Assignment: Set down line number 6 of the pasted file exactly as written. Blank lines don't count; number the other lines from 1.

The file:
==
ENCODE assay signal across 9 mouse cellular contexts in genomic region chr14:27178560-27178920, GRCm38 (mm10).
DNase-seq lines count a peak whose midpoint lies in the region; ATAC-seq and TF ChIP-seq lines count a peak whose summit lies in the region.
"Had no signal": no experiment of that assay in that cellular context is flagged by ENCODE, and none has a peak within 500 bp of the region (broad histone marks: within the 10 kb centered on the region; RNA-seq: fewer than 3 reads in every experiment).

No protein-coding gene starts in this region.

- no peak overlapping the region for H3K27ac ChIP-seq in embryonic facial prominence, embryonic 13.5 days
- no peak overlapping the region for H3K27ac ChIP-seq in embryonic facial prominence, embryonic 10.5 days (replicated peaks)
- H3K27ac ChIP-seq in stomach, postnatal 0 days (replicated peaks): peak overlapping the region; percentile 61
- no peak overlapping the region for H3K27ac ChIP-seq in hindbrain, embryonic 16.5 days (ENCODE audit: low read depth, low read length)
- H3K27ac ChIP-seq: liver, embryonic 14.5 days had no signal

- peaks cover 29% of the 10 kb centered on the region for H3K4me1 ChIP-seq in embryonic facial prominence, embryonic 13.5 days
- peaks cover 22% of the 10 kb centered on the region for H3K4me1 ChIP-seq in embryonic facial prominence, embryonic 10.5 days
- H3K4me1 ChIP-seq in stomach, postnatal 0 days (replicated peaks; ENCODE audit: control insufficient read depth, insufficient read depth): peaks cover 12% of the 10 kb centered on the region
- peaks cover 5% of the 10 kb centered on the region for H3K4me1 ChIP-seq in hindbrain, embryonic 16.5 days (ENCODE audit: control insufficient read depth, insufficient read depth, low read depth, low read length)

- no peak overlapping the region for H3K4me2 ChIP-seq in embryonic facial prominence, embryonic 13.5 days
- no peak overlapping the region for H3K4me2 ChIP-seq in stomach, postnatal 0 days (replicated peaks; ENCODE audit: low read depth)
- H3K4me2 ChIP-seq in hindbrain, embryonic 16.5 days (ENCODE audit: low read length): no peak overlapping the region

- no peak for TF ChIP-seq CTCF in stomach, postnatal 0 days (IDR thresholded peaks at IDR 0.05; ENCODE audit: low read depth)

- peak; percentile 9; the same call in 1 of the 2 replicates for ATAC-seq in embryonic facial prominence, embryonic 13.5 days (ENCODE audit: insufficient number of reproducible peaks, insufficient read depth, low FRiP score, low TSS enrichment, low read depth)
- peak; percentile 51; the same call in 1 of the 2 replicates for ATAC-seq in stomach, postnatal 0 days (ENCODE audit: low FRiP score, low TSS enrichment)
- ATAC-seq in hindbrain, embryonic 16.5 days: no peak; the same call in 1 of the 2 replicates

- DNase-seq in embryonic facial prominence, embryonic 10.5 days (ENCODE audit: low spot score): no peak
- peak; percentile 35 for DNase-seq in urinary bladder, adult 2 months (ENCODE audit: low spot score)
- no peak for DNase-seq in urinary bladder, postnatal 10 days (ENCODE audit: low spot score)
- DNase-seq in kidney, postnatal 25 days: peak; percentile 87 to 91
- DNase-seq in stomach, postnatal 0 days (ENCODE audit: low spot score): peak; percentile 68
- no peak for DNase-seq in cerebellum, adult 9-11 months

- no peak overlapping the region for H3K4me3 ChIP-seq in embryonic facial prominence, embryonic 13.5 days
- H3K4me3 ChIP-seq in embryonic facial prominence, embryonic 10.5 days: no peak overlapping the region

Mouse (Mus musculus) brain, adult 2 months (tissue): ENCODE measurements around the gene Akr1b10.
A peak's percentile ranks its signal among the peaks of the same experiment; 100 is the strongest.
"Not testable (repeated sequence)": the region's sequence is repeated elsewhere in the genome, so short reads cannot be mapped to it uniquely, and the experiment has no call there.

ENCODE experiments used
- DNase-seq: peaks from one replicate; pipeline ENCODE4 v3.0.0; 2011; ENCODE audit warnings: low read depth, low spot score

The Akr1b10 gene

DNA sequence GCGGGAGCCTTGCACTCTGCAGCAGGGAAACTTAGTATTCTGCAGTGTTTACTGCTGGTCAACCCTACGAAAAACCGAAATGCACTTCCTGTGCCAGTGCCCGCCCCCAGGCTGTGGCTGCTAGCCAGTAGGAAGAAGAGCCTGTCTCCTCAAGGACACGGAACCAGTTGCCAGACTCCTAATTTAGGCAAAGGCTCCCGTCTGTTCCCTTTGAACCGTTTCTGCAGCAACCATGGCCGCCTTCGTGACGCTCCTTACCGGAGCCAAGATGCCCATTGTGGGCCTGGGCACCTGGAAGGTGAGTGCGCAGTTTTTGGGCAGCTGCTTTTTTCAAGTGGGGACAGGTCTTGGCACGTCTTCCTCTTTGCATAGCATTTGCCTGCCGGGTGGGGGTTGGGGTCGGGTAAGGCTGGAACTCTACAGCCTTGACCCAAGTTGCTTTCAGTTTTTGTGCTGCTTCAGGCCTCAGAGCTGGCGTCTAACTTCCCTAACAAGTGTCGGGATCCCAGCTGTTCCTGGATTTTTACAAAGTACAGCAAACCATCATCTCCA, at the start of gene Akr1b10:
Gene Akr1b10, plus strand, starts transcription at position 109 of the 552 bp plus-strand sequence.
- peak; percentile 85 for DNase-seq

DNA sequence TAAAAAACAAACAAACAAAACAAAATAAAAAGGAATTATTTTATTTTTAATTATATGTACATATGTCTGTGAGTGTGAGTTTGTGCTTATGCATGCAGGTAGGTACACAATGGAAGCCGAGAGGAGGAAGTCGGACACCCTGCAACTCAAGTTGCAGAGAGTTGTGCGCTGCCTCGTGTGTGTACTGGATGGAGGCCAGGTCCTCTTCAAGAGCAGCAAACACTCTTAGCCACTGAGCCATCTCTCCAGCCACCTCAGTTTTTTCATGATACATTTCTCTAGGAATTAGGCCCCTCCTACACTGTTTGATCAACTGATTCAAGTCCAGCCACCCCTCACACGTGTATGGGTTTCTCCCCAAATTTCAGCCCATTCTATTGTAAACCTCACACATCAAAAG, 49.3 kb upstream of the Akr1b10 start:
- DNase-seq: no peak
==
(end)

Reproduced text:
- no peak overlapping the region for H3K27ac ChIP-seq in embryonic facial prominence, embryonic 10.5 days (replicated peaks)